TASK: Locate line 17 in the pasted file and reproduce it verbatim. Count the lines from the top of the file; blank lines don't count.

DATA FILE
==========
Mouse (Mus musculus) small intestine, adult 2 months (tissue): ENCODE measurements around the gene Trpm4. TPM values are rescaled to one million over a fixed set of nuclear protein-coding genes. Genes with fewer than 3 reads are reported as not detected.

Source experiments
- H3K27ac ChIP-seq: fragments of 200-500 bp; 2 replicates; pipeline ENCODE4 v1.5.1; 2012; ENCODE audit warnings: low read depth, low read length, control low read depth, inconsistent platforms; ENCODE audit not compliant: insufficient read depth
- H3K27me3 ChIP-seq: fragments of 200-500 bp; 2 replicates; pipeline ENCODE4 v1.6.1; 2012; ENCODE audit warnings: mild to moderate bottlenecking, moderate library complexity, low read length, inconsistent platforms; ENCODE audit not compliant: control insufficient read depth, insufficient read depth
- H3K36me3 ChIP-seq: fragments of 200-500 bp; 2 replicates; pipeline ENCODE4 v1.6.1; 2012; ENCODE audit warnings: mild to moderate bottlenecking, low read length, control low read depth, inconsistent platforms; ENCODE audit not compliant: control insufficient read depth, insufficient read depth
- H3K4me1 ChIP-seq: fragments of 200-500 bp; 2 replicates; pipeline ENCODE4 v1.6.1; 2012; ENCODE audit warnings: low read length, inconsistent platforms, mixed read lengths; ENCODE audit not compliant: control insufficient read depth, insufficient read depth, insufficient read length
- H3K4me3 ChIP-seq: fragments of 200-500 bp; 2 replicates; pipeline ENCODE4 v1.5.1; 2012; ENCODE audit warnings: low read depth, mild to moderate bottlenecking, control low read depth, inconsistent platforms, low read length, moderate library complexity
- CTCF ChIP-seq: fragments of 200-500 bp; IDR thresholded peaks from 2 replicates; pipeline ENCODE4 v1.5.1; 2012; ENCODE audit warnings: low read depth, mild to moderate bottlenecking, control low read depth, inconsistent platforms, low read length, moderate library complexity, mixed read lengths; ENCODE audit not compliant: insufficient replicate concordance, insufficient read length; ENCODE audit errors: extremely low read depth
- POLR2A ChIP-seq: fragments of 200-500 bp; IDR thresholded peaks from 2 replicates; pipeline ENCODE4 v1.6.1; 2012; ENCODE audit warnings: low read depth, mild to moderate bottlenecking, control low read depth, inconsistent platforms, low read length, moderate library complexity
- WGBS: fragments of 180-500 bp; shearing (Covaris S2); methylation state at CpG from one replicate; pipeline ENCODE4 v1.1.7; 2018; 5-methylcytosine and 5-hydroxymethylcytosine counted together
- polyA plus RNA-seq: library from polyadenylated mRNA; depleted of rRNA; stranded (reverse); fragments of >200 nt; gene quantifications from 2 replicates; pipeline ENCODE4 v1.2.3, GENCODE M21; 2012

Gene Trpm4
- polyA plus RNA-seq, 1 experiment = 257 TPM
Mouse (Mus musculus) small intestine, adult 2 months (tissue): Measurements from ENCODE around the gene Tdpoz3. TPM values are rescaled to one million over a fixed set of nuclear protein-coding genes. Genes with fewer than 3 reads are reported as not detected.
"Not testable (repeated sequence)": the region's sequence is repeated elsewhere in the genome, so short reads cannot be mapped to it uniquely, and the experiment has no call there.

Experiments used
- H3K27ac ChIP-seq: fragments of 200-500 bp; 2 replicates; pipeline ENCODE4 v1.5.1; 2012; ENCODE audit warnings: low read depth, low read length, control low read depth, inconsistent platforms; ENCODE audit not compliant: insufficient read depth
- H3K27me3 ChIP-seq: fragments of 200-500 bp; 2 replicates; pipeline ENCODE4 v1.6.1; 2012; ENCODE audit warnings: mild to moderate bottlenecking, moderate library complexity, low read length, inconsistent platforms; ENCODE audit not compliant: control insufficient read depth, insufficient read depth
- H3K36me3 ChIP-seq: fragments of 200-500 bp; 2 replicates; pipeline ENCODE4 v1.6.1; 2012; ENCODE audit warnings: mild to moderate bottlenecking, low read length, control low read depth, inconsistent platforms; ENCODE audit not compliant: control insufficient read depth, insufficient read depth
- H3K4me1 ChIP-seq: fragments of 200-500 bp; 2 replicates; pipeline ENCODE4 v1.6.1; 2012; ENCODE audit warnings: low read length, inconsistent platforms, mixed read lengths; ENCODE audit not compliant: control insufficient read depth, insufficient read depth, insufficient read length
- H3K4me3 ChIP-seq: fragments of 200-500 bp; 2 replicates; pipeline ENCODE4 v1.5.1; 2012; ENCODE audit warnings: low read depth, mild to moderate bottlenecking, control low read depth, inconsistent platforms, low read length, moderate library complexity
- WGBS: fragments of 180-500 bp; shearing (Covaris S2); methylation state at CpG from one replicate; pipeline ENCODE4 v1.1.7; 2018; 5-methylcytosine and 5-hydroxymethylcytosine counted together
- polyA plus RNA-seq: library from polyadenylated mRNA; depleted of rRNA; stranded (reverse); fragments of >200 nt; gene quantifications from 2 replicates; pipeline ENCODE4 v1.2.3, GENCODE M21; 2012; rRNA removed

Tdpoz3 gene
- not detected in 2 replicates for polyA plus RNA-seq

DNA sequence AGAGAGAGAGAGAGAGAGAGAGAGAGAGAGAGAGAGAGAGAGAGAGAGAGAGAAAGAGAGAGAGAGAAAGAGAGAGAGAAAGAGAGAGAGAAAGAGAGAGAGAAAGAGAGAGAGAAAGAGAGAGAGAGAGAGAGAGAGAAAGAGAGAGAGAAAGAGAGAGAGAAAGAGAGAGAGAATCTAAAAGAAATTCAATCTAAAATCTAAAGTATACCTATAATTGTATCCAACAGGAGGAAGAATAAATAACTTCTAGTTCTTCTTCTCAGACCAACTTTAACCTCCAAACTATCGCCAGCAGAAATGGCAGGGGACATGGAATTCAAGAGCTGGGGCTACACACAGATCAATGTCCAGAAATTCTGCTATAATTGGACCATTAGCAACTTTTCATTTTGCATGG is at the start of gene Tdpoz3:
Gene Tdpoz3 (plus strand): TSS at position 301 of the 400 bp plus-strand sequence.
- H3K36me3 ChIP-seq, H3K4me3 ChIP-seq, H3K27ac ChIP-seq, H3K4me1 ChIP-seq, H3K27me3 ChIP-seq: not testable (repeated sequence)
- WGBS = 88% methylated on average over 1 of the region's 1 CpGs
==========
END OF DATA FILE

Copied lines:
- H3K27ac ChIP-seq: fragments of 200-500 bp; 2 replicates; pipeline ENCODE4 v1.5.1; 2012; ENCODE audit warnings: low read depth, low read length, control low read depth, inconsistent platforms; ENCODE audit not compliant: insufficient read depth